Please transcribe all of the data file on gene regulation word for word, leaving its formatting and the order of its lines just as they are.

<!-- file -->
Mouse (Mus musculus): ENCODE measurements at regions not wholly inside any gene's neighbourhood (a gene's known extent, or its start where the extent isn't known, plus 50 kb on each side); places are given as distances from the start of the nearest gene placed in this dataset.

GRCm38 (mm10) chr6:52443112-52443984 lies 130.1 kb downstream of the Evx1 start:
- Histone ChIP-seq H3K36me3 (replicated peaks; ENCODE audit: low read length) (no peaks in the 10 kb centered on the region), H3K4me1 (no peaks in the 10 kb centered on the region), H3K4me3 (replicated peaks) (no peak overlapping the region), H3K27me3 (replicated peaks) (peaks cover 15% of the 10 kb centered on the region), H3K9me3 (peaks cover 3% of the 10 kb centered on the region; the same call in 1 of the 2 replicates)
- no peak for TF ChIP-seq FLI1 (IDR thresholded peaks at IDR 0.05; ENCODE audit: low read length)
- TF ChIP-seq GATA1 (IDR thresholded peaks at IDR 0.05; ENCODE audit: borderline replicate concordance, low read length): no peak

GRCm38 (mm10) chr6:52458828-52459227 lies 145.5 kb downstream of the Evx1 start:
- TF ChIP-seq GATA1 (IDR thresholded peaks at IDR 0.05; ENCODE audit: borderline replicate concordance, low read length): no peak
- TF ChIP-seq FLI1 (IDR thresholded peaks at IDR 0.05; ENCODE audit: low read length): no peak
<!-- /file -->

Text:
Mouse (Mus musculus): ENCODE measurements at regions not wholly inside any gene's neighbourhood (a gene's known extent, or its start where the extent isn't known, plus 50 kb on each side); places are given as distances from the start of the nearest gene placed in this dataset.

GRCm38 (mm10) chr6:52443112-52443984 lies 130.1 kb downstream of the Evx1 start:
- Histone ChIP-seq H3K36me3 (replicated peaks; ENCODE audit: low read length) (no peaks in the 10 kb centered on the region), H3K4me1 (no peaks in the 10 kb centered on the region), H3K4me3 (replicated peaks) (no peak overlapping the region), H3K27me3 (replicated peaks) (peaks cover 15% of the 10 kb centered on the region), H3K9me3 (peaks cover 3% of the 10 kb centered on the region; the same call in 1 of the 2 replicates)
- no peak for TF ChIP-seq FLI1 (IDR thresholded peaks at IDR 0.05; ENCODE audit: low read length)
- TF ChIP-seq GATA1 (IDR thresholded peaks at IDR 0.05; ENCODE audit: borderline replicate concordance, low read length): no peak

GRCm38 (mm10) chr6:52458828-52459227 lies 145.5 kb downstream of the Evx1 start:
- TF ChIP-seq GATA1 (IDR thresholded peaks at IDR 0.05; ENCODE audit: borderline replicate concordance, low read length): no peak
- TF ChIP-seq FLI1 (IDR thresholded peaks at IDR 0.05; ENCODE audit: low read length): no peak